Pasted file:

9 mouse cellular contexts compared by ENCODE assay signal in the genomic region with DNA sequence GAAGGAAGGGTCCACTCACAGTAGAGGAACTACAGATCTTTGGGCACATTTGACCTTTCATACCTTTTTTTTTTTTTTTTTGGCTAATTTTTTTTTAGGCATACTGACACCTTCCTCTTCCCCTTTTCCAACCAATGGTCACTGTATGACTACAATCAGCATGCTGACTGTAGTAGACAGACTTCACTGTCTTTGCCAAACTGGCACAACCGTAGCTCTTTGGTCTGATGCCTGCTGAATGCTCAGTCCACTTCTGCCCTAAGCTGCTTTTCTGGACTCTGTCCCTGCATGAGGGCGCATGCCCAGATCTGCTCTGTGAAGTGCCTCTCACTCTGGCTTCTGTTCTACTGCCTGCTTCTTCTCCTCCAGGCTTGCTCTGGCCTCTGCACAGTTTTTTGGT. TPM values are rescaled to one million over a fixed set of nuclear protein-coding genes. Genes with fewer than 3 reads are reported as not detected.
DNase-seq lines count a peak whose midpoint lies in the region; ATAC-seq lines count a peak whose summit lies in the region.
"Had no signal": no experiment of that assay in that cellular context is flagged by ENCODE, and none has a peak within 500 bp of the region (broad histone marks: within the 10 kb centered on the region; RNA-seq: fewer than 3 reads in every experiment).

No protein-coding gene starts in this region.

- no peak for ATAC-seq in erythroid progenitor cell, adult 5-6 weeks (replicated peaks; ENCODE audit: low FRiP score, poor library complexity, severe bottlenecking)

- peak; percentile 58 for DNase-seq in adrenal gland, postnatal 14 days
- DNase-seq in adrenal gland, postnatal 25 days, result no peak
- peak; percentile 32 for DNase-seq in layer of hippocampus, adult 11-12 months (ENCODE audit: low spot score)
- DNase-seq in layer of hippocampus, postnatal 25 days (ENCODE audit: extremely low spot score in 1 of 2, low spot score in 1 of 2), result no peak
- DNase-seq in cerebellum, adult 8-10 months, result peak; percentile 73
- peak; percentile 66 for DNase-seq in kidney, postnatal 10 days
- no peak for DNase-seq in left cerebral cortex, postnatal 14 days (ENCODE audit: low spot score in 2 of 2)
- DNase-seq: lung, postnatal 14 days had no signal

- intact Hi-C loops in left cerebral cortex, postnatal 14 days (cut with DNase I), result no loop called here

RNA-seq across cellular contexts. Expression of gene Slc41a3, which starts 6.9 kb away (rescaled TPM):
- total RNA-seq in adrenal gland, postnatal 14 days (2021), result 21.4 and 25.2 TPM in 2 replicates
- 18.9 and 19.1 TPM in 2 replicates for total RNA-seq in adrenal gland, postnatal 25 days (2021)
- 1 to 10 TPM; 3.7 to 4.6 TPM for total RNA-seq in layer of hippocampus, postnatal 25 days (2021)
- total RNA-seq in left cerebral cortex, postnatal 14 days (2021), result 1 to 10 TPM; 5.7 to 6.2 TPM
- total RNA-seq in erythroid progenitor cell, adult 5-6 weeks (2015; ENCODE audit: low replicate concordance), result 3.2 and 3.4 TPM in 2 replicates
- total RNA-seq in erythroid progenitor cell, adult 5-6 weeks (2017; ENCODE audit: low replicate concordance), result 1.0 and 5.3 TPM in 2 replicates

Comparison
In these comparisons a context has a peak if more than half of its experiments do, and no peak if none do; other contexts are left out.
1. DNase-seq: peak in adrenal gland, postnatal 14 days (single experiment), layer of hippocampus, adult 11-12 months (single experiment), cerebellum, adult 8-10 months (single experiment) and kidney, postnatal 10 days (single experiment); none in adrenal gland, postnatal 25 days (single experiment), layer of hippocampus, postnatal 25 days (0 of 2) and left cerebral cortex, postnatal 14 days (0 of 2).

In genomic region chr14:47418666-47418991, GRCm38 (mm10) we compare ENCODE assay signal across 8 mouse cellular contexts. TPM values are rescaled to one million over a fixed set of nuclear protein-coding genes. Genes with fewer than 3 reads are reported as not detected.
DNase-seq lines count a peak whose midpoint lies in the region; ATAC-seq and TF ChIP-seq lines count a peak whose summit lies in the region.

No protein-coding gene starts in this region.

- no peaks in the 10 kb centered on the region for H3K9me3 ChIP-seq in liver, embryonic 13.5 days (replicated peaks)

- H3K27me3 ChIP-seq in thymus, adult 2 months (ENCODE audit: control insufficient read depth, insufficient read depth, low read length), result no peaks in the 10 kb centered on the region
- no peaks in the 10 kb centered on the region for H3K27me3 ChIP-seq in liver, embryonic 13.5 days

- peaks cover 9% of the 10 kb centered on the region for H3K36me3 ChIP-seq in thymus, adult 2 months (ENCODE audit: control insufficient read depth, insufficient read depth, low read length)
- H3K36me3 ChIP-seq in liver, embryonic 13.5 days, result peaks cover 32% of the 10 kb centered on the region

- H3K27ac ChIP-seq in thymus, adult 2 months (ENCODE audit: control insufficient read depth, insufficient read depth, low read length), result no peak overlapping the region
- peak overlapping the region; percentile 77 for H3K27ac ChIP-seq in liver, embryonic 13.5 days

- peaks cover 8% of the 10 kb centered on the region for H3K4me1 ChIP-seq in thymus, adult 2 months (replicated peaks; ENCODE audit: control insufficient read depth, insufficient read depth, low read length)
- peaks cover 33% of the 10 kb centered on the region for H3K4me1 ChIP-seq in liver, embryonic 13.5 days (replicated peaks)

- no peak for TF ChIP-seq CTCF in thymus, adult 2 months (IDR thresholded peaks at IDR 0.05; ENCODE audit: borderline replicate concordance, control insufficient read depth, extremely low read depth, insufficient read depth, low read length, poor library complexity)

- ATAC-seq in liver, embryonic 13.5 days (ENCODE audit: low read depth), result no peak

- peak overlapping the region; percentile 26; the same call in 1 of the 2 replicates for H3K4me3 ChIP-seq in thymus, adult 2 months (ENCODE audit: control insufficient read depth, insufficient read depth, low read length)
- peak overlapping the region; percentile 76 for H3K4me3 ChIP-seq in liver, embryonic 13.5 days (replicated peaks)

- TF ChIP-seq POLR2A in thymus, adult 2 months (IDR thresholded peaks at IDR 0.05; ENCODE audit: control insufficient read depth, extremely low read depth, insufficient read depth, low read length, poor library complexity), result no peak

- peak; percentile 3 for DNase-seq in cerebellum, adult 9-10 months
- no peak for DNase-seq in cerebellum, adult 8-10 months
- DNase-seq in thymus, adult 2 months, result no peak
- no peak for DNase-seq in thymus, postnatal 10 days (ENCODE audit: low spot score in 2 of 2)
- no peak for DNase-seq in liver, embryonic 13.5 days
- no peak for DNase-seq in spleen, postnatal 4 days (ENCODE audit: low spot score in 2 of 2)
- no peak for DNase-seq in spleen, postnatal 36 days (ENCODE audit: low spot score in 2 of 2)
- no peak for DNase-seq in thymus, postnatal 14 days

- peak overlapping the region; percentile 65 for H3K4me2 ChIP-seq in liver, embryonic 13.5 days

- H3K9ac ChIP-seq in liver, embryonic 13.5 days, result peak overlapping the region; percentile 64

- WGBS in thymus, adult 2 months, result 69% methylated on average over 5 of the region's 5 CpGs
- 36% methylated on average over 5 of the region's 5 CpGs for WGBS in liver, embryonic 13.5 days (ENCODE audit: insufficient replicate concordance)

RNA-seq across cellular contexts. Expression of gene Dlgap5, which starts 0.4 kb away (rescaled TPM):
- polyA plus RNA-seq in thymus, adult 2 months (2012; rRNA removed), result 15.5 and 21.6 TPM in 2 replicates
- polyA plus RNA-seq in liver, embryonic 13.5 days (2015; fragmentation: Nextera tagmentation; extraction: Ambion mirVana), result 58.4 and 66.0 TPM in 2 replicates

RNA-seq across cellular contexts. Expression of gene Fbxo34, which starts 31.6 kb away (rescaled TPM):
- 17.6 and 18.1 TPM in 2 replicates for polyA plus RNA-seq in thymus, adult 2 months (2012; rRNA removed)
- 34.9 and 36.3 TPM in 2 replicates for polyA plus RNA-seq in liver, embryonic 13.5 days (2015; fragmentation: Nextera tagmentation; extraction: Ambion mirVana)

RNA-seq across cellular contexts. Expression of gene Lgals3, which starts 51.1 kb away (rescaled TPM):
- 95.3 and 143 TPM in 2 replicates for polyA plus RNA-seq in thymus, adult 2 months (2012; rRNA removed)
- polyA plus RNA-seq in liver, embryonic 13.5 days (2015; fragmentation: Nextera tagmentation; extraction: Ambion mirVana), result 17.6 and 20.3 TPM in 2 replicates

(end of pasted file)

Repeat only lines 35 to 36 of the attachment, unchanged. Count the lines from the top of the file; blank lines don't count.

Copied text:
- peaks cover 8% of the 10 kb centered on the region for H3K4me1 ChIP-seq in thymus, adult 2 months (replicated peaks; ENCODE audit: control insufficient read depth, insufficient read depth, low read length)
- peaks cover 33% of the 10 kb centered on the region for H3K4me1 ChIP-seq in liver, embryonic 13.5 days (replicated peaks)